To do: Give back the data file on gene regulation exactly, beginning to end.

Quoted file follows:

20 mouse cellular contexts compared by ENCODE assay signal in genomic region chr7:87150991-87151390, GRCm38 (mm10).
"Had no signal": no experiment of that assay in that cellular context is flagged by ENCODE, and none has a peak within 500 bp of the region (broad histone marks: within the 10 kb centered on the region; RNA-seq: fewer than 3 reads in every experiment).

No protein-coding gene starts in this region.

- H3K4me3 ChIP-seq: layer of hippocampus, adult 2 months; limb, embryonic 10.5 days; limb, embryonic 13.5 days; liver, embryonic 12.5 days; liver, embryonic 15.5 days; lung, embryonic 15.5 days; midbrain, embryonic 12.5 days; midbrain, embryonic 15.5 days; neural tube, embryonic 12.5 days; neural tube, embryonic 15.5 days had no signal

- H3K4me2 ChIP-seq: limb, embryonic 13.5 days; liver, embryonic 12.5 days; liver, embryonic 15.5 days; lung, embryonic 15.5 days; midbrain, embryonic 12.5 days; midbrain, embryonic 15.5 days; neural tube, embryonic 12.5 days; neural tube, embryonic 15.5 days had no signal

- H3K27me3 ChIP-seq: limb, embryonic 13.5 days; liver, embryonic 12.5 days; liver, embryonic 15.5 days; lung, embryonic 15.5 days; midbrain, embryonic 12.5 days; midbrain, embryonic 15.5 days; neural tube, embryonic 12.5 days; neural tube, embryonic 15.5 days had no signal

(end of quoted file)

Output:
20 mouse cellular contexts compared by ENCODE assay signal in genomic region chr7:87150991-87151390, GRCm38 (mm10).
"Had no signal": no experiment of that assay in that cellular context is flagged by ENCODE, and none has a peak within 500 bp of the region (broad histone marks: within the 10 kb centered on the region; RNA-seq: fewer than 3 reads in every experiment).

No protein-coding gene starts in this region.

- H3K4me3 ChIP-seq: layer of hippocampus, adult 2 months; limb, embryonic 10.5 days; limb, embryonic 13.5 days; liver, embryonic 12.5 days; liver, embryonic 15.5 days; lung, embryonic 15.5 days; midbrain, embryonic 12.5 days; midbrain, embryonic 15.5 days; neural tube, embryonic 12.5 days; neural tube, embryonic 15.5 days had no signal

- H3K4me2 ChIP-seq: limb, embryonic 13.5 days; liver, embryonic 12.5 days; liver, embryonic 15.5 days; lung, embryonic 15.5 days; midbrain, embryonic 12.5 days; midbrain, embryonic 15.5 days; neural tube, embryonic 12.5 days; neural tube, embryonic 15.5 days had no signal

- H3K27me3 ChIP-seq: limb, embryonic 13.5 days; liver, embryonic 12.5 days; liver, embryonic 15.5 days; lung, embryonic 15.5 days; midbrain, embryonic 12.5 days; midbrain, embryonic 15.5 days; neural tube, embryonic 12.5 days; neural tube, embryonic 15.5 days had no signal